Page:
A GoFundMe campaign has now been launched to help campaign group, Cork Harbour Alliance for a Safe Environment (Chase), which has been fighting the project for 17 years, raise up to €200,000 to mount a possible legal challenge against the decision in the High Court.

Chase chairwoman Mary O’Leary said they were “shocked, angry, and deeply disappointed” at the board’s decision and will consult with their legal advisers over the coming days about a possible judicial review.

“The endless delays in coming to this decision was always a cause for concern but we hoped against hope that the board would make the right decision,” she said.

“For a third inspector to recommend a refusal of permission underlines the unsuitability of this site and really questions why the board saw fit to grant it, even in spite of the erroneous dioxin figures exposed on the final day of the 2016 hearing.”

In deciding not to accept its inspector’s recommendations, the board said waste-to-energy plants operate successfully in a range of urban environments and when well designed, operated and regulated, do not “unduly constrain neighbouring land uses”.

“The board considered that the development of a modern waste-to-energy facility would be compatible with continued development of the educational campus facilities in the area and with the ongoing improvement of tourism and amenities in the lower harbour,” it said.

“The board concluded that the proposed facility would integrate successfully with the multi-faceted nature of existing and proposed development.”

However, Tánaiste Simon Coveney, who opposed the project in his constituency at its oral hearing in 2016, told the Dáil he felt a sense of deep disappointment and frustration at the decision.

“We are working hard to create something very special at the heart of Cork Harbour,” he said.

“I can understand that people will be very angry and frustrated at this announcement and I share this sense with them.”

Fianna Fáil leader Micheál Martin said the decision is completely incompatible with the overall strategy for the lower harbour.

However, Indaver Ireland’s managing director John Ahern welcomed the decision and said additional incineration capacity is required in Ireland if we are to break our reliance on exporting waste.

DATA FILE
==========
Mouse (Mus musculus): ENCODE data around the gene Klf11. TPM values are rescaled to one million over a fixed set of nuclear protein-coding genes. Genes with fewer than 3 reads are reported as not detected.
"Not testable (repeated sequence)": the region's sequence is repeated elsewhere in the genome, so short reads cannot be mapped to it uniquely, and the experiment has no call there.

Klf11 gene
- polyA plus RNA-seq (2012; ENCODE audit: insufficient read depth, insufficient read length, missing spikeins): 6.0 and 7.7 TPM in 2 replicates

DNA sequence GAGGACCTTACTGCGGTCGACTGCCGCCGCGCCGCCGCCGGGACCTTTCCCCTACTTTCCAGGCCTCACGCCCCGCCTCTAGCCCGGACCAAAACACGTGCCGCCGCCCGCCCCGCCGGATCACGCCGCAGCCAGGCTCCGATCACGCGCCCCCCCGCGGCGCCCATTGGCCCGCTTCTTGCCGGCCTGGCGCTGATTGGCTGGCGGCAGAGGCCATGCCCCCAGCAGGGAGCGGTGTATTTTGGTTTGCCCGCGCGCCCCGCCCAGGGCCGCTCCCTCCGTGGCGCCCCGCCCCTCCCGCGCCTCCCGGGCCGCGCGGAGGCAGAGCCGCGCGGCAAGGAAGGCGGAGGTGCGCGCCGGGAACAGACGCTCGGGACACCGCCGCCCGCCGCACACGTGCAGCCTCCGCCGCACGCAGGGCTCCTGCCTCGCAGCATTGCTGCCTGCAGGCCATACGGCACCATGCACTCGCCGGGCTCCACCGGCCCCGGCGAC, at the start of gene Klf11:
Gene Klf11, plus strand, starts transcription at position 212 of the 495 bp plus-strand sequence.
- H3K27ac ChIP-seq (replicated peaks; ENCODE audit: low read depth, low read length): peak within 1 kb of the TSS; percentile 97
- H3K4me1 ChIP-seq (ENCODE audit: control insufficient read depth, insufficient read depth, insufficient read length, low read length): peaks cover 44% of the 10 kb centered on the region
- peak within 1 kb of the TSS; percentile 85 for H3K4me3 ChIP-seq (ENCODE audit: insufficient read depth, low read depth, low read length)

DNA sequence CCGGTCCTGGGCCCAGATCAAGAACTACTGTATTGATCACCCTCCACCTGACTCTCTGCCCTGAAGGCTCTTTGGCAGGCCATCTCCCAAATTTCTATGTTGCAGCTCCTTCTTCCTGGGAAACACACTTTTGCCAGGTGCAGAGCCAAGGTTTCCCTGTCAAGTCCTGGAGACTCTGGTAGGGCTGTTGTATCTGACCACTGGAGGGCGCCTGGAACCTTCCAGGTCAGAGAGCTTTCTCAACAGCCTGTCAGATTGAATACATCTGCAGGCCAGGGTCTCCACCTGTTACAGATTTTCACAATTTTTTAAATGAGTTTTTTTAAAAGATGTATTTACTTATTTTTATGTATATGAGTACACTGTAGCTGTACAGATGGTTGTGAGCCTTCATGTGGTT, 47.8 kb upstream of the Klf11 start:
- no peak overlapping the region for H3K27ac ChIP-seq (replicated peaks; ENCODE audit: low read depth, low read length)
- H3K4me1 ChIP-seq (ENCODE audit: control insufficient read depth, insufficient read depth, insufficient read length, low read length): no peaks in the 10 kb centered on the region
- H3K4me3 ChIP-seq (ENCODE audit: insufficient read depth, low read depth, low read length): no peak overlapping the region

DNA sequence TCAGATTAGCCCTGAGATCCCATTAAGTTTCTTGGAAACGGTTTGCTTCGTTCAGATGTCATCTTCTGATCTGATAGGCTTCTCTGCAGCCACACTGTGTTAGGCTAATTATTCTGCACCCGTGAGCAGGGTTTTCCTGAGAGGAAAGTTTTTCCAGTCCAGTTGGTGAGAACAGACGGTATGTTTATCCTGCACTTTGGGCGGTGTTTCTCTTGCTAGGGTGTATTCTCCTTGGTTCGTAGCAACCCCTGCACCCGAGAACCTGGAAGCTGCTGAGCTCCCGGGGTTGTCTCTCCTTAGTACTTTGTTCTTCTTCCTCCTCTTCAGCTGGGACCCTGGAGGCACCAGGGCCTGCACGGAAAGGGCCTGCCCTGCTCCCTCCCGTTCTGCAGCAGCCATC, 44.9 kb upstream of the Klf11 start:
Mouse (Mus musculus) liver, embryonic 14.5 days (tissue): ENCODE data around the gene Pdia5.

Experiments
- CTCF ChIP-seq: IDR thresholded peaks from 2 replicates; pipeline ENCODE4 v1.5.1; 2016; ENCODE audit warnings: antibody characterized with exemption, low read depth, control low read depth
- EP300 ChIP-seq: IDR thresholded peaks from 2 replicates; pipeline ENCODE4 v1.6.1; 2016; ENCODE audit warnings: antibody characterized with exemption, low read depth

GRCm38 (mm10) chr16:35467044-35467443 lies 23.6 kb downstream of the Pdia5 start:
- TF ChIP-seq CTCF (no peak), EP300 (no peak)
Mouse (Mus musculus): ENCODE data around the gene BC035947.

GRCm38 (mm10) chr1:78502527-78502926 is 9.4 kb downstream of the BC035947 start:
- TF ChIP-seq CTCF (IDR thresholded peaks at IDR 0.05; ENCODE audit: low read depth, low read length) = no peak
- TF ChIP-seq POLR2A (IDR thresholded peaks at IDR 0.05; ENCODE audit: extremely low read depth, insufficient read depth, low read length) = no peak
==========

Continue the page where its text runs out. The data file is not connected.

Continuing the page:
“Lack of incineration capacity in Ireland will see the State export an estimated 300,000 tonnes of municipal waste this year,” he said.

“This reliance on exporting our waste is not sustainable and exposes us to market shocks.”

John Ahern

He also quoted figures which show a 7% reduction in waste exports since the Poolbeg incinerator began operating last December.

Business group Ibec also welcomed the decision, which it said will help the country to comply with its obligations under the EU’s Waste Framework Directive.

In its order, the board also directed that €15,000 be paid to Chase to cover costs linked to its participation in the oral hearing.

The board said it was granting the costs because the group identified deficiencies in Indaver’s documents which led to the board issuing a further information request.

“This technical input by Chase served to inform the board’s assessment of the case,” it said.

Ms O’Leary said money will only be paid if Chase does not lodge an appeal.

Indaver, which lodged its first planning application for an incinerator in Ringaskiddy in 2001, lodged this application under Bord Pleanála’s strategic infrastructure fast-track process in 2016.

The proposed facility will treat some 240,000 tonnes of household, commercial, industrial waste, non-hazardous and suitable hazardous waste, and generate around 18.5MW of electricity for export to the national grid.

The company said that it is too early to discuss when the facility may become operational.